Stormy Weather (yacht)

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Stormy Weather is a 54 feet (16 m) ocean-racing yawl that was designed by Olin Stephens when he was only twenty-five, and launched from the Henry B. Nevins yard in New York on 14 May 1934.

She was named after the song of the same name, written by Harold Arlen and Ted Koehler. Her first owner, Philip LeBoutillier, was President of the Best & Co. department store on Fifth Avenue in Manhattan. Apocryphally, he first heard the song sung by Lena Horne, while he was dining at The Montauk Manor resort on Long Island in 1933, and promptly chose the name for his new boat.

In 1935 she won both the Newport-Bergen Transatlantic race and the Fastnet race.[1] She later won the Miami-Nassau race on five occasions, every year from 1937 to 1941, under the ownership of Bob Johnson until 1939, and thereafter of Bill Labrot.[2] She has raced continuously to the present day, now competing in the Panerai Classic Yacht series in the Mediterranean.

An evolution from his equally famous Dorade (1929), Stormy Weather, Sparkman & Stephens design #27, was often named by Olin Stephens as one of his favorite designs. The most obvious part of this evolution was an increase in beam of some twenty per cent, due to the introduction of a "narrow beam penalty" in the 1934 Cruising Club of America handicap rules. Sparkman & Stephens later created many successful variants of the same basic design, such as the sloop Sonny, and the larger and smaller yawls Bolero and Loki.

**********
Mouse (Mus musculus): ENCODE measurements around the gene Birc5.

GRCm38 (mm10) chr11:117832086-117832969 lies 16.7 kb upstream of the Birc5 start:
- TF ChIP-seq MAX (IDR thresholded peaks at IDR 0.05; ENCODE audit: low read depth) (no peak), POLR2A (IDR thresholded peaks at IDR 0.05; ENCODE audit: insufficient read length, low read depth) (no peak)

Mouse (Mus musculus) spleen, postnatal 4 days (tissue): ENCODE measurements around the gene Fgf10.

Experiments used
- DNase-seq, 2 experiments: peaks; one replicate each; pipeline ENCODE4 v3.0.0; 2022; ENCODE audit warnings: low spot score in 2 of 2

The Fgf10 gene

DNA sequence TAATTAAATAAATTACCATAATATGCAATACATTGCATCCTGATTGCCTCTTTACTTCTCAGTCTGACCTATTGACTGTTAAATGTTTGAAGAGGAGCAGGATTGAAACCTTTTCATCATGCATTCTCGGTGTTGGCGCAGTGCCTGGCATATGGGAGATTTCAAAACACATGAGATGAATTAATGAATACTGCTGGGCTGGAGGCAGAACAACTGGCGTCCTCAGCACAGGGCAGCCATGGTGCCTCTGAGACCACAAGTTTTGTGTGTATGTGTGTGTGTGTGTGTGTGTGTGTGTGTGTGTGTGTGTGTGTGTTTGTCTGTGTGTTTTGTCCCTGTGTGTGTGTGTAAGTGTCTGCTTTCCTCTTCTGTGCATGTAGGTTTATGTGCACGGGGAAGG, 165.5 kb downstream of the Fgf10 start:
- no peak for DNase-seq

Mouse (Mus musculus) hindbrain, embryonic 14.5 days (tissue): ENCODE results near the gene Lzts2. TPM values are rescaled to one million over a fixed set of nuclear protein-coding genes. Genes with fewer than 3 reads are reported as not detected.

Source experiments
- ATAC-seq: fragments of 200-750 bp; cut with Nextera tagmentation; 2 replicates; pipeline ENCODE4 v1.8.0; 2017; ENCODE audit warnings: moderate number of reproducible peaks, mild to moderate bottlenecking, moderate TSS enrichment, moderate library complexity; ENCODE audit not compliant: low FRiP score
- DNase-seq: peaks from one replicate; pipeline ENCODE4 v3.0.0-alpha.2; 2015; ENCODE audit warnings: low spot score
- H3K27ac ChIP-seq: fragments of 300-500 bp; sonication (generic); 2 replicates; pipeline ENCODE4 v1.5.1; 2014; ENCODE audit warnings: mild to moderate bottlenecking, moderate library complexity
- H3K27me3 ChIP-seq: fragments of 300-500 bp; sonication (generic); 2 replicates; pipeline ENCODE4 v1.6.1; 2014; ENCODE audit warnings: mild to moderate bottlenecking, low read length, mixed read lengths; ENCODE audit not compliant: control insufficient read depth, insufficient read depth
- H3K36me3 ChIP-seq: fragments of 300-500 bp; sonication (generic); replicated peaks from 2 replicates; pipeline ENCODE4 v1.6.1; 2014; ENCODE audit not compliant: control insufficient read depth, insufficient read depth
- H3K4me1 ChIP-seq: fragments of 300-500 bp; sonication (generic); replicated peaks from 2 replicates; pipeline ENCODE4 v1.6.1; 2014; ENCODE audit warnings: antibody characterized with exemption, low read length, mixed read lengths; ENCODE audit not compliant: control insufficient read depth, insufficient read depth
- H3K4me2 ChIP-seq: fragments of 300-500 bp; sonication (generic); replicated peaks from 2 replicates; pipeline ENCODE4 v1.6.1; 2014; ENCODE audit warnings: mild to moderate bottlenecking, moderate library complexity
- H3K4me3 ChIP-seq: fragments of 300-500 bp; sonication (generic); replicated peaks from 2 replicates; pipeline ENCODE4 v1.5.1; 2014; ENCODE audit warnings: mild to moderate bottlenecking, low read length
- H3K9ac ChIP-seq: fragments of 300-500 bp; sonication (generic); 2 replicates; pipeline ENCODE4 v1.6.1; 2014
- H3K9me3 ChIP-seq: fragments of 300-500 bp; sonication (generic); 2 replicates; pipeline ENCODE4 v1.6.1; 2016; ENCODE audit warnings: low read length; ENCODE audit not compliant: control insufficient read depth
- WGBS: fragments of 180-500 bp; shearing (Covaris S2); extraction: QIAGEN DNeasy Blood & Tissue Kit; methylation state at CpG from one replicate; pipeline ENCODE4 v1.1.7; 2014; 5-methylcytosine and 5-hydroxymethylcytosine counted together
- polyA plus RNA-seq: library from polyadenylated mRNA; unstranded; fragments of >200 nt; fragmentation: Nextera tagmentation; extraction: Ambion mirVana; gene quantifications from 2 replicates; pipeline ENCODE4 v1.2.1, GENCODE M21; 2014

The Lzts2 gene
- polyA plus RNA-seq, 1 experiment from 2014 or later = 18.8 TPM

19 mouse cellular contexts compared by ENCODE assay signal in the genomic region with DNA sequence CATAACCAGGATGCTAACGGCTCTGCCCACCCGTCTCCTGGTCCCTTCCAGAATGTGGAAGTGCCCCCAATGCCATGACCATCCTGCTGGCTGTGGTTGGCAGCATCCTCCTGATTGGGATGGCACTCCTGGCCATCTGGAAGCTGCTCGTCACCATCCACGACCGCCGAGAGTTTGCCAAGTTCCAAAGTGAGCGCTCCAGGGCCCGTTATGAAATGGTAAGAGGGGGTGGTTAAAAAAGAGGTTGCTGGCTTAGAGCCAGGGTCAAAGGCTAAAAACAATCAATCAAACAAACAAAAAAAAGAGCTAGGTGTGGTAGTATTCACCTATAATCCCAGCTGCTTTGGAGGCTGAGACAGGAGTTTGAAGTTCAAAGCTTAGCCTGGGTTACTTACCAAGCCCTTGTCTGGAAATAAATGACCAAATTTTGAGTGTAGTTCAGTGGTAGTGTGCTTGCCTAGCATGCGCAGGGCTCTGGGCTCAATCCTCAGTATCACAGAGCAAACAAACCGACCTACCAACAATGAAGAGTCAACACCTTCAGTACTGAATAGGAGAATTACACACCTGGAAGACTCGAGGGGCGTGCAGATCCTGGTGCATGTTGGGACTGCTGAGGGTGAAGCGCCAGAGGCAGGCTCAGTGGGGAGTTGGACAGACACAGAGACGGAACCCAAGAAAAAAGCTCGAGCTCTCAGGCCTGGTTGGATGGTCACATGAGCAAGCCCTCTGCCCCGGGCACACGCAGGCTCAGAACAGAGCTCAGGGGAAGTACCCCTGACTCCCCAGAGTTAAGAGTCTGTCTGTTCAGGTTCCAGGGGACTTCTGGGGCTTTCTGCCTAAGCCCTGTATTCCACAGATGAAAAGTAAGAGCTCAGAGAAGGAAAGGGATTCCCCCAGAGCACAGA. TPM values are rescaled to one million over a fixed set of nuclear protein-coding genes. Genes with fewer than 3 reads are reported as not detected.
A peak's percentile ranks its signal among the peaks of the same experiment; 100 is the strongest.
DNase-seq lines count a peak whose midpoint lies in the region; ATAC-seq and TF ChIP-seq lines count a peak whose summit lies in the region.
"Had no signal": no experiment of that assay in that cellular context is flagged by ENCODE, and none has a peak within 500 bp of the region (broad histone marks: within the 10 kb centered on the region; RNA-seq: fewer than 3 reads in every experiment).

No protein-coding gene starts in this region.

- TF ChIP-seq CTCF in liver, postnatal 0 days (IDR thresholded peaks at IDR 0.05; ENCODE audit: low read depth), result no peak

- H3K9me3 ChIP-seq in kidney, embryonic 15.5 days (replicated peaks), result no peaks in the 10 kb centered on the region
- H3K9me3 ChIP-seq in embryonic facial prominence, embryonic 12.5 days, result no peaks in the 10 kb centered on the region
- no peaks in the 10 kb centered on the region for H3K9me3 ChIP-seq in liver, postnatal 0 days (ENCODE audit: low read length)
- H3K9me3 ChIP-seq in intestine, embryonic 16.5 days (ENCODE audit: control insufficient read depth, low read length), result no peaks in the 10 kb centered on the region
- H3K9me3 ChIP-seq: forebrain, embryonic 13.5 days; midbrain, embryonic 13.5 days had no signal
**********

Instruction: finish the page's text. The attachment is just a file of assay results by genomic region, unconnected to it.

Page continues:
Stormy Weather has crossed the Atlantic thirty six times, and undergone two major restorations, one in the Caribbean the early 1980s, and most recently at the Cantiere Navale dell' Argentario in 2000-2001.

In 1995, Stormy Weather was still competitive enough to place sixth overall in the Fastnet race, the sixtieth anniversary of her victory. The boat was completely restored in 2001 at the shipyard of Argentario, in Porto Santo Stefano, Italy.[3] Olin Stephens last raced on Stormy Weather at Argentario, in 2007, when he was 98 years old.

References[edit]

  1. ^ Uffa Fox's Second Book; Fox, Uffa; Peter Davies, London; 1935
  2. ^ The Miami Daily News, 13 February 1941
  3. ^ http://www.cantierenavaledellargentario.com/eng/barca/Stormy_weather/

External links[edit]